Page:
As a writer, have you ever been faced with what’s called writer’s block from time to time? That is when you sit down to write, and nothing comes to mind to write. You sit in front of your computer and nothing–zilch. You know you have an excellent plot, one that readers would love to read, and the creative juices just don’t flow. You just sit there and look at a blank piece of paper or your computer screen and stare at it. Next thing you know, you’re writing, get milk, bread, chicken, etc. Anything but words for your book comes to your mind. How frustrating? Let’s explore some ways to get past it?
Let’s explore some ways
to get past writer’s block.
Let me share five (5) tips that I have used, that some of my author friends have shared with me.
1. STEP AWAY–RELAX
Step away from the computer or put down the pen and paper and walk away. Go to your bathroom, light some candles to create a relaxing environment. Take a hot, soaking bubble bath. Take a nap. Take the time to focus on you. Just do you! Pick up a book you’ve wanted to read; take in a deep breath, get your favorite beverage, a snake and relax; then start reading. Sometimes reading a good book; something for enjoyment can be just what you need to start your creative juices flowing. In short, relax. It’s not the end of the world.
2. THE PEOPLE WATCH WRITER’S BLOCK GAME
Go out and observe the people who are around you. What you see or hear may trigger something that you might want to write about or get your story started. Don’t forget to pay attention to the decor, how people walk, stand, sit, and the sounds around, etc.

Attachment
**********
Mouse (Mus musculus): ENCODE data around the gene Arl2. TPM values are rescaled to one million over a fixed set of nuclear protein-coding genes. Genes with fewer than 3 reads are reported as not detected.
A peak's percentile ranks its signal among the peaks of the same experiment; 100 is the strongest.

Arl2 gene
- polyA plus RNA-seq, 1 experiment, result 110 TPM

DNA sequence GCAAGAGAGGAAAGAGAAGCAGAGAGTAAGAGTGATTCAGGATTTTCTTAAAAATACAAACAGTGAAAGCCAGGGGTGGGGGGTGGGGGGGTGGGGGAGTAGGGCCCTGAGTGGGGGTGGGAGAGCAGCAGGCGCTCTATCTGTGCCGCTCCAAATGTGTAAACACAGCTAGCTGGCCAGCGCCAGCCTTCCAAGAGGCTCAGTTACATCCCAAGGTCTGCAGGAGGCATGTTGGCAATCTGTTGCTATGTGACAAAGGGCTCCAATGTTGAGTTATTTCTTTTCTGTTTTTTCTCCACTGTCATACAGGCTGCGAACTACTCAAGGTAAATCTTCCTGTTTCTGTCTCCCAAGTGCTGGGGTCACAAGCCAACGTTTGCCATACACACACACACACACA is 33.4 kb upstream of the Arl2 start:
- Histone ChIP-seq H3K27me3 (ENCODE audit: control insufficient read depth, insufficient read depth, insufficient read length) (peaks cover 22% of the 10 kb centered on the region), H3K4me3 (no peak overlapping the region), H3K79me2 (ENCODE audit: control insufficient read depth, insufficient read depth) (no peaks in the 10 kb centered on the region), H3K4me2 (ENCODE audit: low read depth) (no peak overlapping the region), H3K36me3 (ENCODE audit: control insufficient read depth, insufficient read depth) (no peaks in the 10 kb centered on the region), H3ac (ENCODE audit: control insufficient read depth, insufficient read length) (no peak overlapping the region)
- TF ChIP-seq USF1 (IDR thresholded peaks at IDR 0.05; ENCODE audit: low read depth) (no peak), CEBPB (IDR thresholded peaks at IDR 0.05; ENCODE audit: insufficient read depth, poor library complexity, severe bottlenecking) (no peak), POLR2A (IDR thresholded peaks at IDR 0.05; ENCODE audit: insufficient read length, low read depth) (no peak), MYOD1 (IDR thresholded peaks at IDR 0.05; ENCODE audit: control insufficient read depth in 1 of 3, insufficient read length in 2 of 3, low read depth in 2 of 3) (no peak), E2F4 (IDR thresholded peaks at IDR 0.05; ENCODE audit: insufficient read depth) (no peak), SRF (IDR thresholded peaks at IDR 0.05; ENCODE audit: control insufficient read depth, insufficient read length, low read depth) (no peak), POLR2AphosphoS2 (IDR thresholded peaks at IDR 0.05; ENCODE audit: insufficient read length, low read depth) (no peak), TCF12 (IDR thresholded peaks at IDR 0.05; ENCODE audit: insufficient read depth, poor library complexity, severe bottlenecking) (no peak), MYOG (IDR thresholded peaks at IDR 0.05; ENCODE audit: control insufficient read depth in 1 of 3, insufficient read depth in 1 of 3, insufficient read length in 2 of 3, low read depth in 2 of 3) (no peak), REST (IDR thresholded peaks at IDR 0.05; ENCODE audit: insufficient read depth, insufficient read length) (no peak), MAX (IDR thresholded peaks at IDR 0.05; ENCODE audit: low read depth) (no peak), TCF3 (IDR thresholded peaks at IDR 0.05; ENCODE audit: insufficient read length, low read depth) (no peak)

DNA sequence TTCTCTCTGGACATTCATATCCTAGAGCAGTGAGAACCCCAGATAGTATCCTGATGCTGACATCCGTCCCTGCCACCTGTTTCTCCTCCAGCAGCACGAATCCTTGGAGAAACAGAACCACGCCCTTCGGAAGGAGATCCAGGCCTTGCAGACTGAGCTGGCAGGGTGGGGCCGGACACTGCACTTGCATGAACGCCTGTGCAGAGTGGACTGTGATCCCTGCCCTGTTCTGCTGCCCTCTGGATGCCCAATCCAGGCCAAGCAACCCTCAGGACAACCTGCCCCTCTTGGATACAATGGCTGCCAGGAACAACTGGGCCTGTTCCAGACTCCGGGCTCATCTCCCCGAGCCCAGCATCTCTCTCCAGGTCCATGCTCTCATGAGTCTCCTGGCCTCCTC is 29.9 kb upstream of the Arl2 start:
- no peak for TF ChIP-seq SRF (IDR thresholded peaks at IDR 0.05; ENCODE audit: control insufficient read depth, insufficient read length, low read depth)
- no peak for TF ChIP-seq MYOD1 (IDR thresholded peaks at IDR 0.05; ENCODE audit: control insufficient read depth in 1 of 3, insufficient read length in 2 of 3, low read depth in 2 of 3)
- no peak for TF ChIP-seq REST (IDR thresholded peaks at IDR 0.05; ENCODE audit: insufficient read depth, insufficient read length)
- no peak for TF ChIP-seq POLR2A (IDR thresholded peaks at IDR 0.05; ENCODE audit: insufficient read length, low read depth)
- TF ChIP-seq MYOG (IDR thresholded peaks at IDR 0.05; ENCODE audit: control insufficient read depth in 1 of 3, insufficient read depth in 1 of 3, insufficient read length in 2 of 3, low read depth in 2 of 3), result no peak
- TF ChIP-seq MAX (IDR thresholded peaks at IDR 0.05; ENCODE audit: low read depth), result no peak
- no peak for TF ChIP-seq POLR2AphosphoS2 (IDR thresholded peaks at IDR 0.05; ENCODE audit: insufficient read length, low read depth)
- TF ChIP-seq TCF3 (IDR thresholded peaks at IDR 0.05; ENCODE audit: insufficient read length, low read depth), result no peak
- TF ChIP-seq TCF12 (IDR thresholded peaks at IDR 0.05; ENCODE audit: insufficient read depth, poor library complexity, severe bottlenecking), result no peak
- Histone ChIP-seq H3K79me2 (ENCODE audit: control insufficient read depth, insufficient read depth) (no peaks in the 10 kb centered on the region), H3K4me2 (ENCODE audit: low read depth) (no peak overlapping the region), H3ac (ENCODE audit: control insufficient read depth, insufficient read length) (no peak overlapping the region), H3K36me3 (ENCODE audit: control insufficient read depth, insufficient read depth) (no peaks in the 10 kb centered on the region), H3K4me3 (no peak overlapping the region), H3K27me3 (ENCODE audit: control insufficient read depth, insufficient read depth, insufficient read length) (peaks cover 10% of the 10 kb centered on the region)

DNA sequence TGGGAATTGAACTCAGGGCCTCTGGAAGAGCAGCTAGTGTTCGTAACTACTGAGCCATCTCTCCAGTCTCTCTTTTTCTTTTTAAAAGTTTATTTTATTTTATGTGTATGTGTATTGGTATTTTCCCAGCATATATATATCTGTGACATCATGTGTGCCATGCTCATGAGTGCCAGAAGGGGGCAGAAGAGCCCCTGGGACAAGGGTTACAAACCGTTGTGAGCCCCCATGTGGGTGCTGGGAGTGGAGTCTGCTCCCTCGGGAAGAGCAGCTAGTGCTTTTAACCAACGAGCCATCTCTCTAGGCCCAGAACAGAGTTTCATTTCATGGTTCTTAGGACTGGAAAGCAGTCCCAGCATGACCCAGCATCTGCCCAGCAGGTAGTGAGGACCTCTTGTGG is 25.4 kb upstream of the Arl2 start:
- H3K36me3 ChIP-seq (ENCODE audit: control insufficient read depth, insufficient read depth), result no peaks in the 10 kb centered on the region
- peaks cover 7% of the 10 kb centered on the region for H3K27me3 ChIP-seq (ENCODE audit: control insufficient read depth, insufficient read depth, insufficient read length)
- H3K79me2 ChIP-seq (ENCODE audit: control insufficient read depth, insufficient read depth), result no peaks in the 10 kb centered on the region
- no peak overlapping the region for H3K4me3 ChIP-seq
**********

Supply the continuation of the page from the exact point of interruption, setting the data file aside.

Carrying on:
For example, you’re sitting with your dining partner(s) at a restaurant, and you turn your head to your right, and you see a tall, handsome man get up from a romantic table for two. He walks around the table and looks at his dining partner. A beautiful woman looks at him and has a surprised look on her face. He goes down on one knee, looking into his date’s eyes as he holds her hand and opens a black velvet box showing a four-carat ring. You see her. Tears beginning to run down her cheeks as she shakes her head up and down. He puts the ring on her finger, and stands up; they kiss right there for all of the diners around them to see, to a rounding applause. Okay, so maybe this scene is highly not likely to happen often. But you get the point.
Observe your surroundings and write about it. About how fast people seem to move, about how slow others do, and what they are wearing. Use this as a writing exercise. Start to wonder why they are there in the first place, who may be waiting for them at home, or why they’re all alone. It will help get your writing juices flowing. You may be able to do some of this while watching a good movie, TV show, or YouTube on mute.
Do You Have Writer’s Block
or Is It Really Fear That’s Holding You Back?
3. WRITER’S BLOCK OR FEAR
Join a writer’s group or get a mentor. This is especially important if your writers block is ultimately a front because your scared of writing for fear of being judged and feeling like a failure. Sometimes, it helps when you can pair up with other people who are interested in what you are interested in. Make sure you find a writers group that you can truly connect with. A good group will provide suggestions that will help you move forward in getting your story completed. They may even offer some suggested exercises that you can do that might help you get past the writer’s book.
I find it helpful for someone to read what I’ve written so far. Writers spend so much time working alone that it sometimes helps to talk it out. And as the writer, you are too close to your story; what you have written may be very clear to you, but your writer’s group or mentor may be able to point out things that you have written that are confusing or unclear to a reader. They may also provide you with areas that you might have missed an opportunity to grab your readers’ interest and lock them in, so they are more vested in your story.
Now keep in mind you have to have thick skin as everyone is not going to tell you that you’ve written the next Pulitzer Prize novel. But if you listen and pay attention to what they are telling you, it will help you grow as an author and help you to hone your skills to become an even better writer than you thought you could be.
4. THE WRITER’S BLOCK ONE PAGE A DAY COMMITMENT